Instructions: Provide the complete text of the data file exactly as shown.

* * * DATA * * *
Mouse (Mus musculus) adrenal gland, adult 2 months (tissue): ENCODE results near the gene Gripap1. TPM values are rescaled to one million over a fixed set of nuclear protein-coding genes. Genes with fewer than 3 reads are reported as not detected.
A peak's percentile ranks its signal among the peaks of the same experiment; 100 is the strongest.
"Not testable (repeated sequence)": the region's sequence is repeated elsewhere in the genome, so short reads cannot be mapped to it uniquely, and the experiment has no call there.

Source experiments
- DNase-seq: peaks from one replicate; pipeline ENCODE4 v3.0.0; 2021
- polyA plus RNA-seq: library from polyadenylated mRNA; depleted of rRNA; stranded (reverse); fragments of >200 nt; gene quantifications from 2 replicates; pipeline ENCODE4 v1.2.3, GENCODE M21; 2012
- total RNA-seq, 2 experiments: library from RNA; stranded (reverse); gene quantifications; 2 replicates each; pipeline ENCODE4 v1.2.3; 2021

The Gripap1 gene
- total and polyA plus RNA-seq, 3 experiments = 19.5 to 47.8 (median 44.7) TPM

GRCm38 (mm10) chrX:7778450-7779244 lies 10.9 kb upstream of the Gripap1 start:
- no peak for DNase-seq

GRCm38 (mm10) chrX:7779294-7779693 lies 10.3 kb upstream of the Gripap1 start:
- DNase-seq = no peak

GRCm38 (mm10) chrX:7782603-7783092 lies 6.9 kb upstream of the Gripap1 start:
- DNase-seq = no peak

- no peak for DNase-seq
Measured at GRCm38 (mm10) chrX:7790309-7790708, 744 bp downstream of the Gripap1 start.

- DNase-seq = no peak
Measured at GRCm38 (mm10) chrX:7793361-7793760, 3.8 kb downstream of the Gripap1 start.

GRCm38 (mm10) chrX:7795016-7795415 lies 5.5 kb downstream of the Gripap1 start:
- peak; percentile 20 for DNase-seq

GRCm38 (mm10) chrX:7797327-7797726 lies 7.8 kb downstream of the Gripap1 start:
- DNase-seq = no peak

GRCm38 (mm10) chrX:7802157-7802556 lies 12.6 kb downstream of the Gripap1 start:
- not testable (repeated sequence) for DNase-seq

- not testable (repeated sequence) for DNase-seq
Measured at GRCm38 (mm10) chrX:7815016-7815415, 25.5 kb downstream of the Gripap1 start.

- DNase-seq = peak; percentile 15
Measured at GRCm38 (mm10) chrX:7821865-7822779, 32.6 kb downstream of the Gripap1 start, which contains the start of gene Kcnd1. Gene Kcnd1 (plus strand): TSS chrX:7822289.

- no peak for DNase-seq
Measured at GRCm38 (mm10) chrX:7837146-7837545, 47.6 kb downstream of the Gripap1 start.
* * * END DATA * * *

Mouse (Mus musculus) adrenal gland, adult 2 months (tissue): ENCODE results near the gene Gripap1. TPM values are rescaled to one million over a fixed set of nuclear protein-coding genes. Genes with fewer than 3 reads are reported as not detected.
A peak's percentile ranks its signal among the peaks of the same experiment; 100 is the strongest.
"Not testable (repeated sequence)": the region's sequence is repeated elsewhere in the genome, so short reads cannot be mapped to it uniquely, and the experiment has no call there.

Source experiments
- DNase-seq: peaks from one replicate; pipeline ENCODE4 v3.0.0; 2021
- polyA plus RNA-seq: library from polyadenylated mRNA; depleted of rRNA; stranded (reverse); fragments of >200 nt; gene quantifications from 2 replicates; pipeline ENCODE4 v1.2.3, GENCODE M21; 2012
- total RNA-seq, 2 experiments: library from RNA; stranded (reverse); gene quantifications; 2 replicates each; pipeline ENCODE4 v1.2.3; 2021

The Gripap1 gene
- total and polyA plus RNA-seq, 3 experiments = 19.5 to 47.8 (median 44.7) TPM

GRCm38 (mm10) chrX:7778450-7779244 lies 10.9 kb upstream of the Gripap1 start:
- no peak for DNase-seq

GRCm38 (mm10) chrX:7779294-7779693 lies 10.3 kb upstream of the Gripap1 start:
- DNase-seq = no peak

GRCm38 (mm10) chrX:7782603-7783092 lies 6.9 kb upstream of the Gripap1 start:
- DNase-seq = no peak

- no peak for DNase-seq
Measured at GRCm38 (mm10) chrX:7790309-7790708, 744 bp downstream of the Gripap1 start.

- DNase-seq = no peak
Measured at GRCm38 (mm10) chrX:7793361-7793760, 3.8 kb downstream of the Gripap1 start.

GRCm38 (mm10) chrX:7795016-7795415 lies 5.5 kb downstream of the Gripap1 start:
- peak; percentile 20 for DNase-seq

GRCm38 (mm10) chrX:7797327-7797726 lies 7.8 kb downstream of the Gripap1 start:
- DNase-seq = no peak

GRCm38 (mm10) chrX:7802157-7802556 lies 12.6 kb downstream of the Gripap1 start:
- not testable (repeated sequence) for DNase-seq

- not testable (repeated sequence) for DNase-seq
Measured at GRCm38 (mm10) chrX:7815016-7815415, 25.5 kb downstream of the Gripap1 start.

- DNase-seq = peak; percentile 15
Measured at GRCm38 (mm10) chrX:7821865-7822779, 32.6 kb downstream of the Gripap1 start, which contains the start of gene Kcnd1. Gene Kcnd1 (plus strand): TSS chrX:7822289.

- no peak for DNase-seq
Measured at GRCm38 (mm10) chrX:7837146-7837545, 47.6 kb downstream of the Gripap1 start.